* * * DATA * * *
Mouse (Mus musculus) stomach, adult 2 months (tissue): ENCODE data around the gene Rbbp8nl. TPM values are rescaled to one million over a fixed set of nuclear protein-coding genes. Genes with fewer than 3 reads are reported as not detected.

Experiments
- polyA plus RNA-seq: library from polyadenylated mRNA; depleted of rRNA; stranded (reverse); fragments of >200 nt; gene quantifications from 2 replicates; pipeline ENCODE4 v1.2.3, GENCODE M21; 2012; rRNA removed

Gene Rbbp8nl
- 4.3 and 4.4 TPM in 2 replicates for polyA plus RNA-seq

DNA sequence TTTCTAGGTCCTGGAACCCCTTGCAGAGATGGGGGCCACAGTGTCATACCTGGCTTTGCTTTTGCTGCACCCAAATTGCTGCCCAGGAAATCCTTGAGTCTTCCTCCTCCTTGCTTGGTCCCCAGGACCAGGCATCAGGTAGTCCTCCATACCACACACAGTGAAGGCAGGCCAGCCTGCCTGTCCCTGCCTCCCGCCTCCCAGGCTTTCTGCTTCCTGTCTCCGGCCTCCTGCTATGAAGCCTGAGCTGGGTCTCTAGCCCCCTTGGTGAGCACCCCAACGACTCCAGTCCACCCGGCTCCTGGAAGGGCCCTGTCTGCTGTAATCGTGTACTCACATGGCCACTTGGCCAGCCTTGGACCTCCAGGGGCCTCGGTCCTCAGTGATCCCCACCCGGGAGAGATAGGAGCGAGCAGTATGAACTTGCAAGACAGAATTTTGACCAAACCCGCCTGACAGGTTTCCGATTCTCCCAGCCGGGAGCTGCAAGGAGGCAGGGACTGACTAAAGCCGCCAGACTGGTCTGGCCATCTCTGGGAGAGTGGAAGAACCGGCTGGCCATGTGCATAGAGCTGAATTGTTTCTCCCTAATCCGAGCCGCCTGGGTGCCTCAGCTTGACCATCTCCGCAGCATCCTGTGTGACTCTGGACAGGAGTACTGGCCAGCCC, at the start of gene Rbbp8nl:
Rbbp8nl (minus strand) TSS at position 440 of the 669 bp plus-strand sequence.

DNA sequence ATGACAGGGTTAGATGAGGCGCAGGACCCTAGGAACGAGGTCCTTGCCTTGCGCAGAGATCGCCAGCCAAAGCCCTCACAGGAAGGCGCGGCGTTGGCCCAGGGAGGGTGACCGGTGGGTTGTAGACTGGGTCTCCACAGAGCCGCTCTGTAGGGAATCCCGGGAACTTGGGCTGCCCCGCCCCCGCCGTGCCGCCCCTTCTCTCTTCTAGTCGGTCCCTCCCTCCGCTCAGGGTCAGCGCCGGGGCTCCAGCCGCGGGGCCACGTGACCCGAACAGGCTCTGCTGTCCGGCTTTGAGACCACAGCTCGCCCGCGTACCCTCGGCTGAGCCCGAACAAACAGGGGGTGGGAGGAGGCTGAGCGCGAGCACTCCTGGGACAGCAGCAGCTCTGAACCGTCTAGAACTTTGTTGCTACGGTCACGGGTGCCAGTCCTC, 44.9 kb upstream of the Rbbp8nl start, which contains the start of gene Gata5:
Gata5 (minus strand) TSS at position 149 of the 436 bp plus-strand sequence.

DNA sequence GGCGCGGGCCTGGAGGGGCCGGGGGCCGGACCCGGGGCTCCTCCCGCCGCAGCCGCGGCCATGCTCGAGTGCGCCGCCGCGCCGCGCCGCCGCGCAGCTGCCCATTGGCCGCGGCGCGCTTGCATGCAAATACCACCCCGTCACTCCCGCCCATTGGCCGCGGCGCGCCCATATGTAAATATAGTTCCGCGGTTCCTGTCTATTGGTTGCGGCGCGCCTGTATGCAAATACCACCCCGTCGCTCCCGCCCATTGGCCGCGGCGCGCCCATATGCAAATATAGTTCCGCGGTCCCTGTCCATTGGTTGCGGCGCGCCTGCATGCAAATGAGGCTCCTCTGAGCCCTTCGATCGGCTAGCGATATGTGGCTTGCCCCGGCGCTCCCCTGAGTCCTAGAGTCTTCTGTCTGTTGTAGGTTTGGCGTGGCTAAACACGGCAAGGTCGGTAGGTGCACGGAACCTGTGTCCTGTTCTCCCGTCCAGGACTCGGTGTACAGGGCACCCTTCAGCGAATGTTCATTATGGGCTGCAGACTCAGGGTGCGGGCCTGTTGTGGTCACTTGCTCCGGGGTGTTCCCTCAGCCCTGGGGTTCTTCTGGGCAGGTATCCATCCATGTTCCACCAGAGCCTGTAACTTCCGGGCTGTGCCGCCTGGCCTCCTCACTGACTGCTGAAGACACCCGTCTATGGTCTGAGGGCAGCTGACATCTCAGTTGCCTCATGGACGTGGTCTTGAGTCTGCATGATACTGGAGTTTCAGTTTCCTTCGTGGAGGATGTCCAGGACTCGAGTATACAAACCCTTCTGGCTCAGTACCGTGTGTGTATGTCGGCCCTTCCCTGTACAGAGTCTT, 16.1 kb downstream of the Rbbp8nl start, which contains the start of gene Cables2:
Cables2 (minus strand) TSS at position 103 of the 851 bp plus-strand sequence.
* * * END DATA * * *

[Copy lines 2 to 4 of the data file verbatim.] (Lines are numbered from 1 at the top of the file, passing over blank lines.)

Experiments
- polyA plus RNA-seq: library from polyadenylated mRNA; depleted of rRNA; stranded (reverse); fragments of >200 nt; gene quantifications from 2 replicates; pipeline ENCODE4 v1.2.3, GENCODE M21; 2012; rRNA removed

Gene Rbbp8nl